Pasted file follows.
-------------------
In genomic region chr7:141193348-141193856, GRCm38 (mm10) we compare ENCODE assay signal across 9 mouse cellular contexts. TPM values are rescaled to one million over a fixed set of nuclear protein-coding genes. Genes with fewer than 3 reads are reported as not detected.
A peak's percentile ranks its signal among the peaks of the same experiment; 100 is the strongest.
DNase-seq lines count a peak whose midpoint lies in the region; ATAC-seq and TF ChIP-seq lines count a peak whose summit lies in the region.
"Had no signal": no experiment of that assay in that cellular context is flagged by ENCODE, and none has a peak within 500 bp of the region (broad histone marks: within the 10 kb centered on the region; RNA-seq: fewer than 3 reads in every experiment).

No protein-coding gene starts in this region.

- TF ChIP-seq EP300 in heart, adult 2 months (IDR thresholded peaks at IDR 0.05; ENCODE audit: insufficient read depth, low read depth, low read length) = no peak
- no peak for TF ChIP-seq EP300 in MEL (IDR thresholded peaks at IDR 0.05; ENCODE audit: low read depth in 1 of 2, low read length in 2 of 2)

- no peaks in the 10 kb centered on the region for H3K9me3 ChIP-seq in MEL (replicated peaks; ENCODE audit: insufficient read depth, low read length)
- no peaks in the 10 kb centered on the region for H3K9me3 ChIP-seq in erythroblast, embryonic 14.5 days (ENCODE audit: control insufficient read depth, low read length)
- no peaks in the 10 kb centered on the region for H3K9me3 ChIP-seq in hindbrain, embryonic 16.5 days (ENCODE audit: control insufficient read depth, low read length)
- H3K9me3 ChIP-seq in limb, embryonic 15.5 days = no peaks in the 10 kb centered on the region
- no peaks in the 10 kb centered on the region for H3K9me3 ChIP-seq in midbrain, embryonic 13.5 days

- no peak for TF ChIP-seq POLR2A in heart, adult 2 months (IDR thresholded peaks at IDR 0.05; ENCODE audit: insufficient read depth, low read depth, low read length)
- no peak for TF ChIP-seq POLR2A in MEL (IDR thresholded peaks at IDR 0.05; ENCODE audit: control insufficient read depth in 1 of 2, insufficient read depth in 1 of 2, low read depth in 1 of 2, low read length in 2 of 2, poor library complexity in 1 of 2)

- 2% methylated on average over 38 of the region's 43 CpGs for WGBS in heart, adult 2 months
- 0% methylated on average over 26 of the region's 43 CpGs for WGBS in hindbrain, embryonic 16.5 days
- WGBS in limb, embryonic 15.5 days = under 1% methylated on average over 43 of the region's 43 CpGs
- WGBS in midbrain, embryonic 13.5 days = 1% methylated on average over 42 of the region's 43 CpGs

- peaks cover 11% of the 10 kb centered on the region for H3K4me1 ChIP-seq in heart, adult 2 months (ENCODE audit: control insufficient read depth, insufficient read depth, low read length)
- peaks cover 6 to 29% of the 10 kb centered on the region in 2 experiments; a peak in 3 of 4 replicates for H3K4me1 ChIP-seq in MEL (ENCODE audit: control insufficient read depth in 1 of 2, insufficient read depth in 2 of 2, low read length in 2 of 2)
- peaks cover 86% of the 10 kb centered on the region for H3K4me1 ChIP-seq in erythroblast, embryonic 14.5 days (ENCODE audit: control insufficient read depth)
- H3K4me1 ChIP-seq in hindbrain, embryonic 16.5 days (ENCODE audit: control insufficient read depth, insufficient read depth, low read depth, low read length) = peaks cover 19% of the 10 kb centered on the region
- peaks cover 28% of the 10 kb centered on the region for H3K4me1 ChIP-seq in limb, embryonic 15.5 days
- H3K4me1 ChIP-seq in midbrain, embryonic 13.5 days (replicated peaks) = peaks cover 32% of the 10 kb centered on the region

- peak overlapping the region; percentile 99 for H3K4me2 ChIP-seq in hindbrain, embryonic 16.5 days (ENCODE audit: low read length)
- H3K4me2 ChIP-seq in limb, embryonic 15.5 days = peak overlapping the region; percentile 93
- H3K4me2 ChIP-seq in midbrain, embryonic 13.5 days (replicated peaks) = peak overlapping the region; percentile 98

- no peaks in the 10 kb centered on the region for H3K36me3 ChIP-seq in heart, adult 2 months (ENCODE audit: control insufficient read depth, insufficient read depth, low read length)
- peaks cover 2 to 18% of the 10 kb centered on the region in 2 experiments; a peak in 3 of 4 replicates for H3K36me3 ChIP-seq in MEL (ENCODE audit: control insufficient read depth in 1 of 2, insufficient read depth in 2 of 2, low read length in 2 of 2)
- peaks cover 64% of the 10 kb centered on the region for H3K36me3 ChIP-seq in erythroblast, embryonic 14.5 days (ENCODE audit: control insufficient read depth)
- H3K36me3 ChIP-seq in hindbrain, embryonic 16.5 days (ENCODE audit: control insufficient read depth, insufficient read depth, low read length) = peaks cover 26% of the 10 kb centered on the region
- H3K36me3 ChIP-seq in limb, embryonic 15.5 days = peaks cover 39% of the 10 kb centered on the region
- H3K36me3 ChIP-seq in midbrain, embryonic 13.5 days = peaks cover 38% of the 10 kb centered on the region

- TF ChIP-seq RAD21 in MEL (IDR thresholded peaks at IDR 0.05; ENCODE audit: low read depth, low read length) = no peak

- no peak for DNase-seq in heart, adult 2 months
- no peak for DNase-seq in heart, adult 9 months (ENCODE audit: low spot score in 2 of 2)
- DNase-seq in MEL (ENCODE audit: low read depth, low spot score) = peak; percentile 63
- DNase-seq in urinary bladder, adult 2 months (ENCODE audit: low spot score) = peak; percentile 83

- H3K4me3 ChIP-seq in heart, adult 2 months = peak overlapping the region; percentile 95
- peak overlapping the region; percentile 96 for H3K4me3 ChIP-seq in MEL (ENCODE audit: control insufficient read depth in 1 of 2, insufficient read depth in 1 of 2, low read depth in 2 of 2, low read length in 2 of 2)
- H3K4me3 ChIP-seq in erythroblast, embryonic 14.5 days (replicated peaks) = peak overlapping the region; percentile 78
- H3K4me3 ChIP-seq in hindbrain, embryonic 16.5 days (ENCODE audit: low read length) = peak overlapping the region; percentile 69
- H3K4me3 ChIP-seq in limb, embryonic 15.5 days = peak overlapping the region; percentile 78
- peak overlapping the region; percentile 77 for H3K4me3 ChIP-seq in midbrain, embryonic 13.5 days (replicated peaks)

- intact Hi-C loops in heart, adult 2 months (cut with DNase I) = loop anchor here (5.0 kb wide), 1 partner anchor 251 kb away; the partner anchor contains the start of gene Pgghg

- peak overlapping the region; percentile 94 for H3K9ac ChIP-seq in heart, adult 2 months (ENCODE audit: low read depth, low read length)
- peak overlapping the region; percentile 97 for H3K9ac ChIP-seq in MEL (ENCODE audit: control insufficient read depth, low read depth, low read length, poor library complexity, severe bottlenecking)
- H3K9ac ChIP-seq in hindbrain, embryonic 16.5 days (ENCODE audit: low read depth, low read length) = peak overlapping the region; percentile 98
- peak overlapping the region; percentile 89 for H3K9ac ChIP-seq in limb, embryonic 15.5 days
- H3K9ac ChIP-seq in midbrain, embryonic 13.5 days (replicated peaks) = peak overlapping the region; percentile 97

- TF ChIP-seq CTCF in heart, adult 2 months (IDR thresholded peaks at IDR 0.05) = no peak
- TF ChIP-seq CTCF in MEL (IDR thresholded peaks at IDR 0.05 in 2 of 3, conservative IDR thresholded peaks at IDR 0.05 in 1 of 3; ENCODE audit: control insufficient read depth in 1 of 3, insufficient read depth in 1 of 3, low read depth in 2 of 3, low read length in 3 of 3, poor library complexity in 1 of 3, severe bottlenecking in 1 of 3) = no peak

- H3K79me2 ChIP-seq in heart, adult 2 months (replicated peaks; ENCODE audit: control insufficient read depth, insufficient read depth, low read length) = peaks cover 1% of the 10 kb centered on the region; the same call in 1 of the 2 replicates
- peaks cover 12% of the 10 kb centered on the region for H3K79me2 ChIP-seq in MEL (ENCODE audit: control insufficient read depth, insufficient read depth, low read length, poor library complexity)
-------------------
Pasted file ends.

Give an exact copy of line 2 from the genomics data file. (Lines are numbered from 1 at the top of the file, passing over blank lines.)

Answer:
A peak's percentile ranks its signal among the peaks of the same experiment; 100 is the strongest.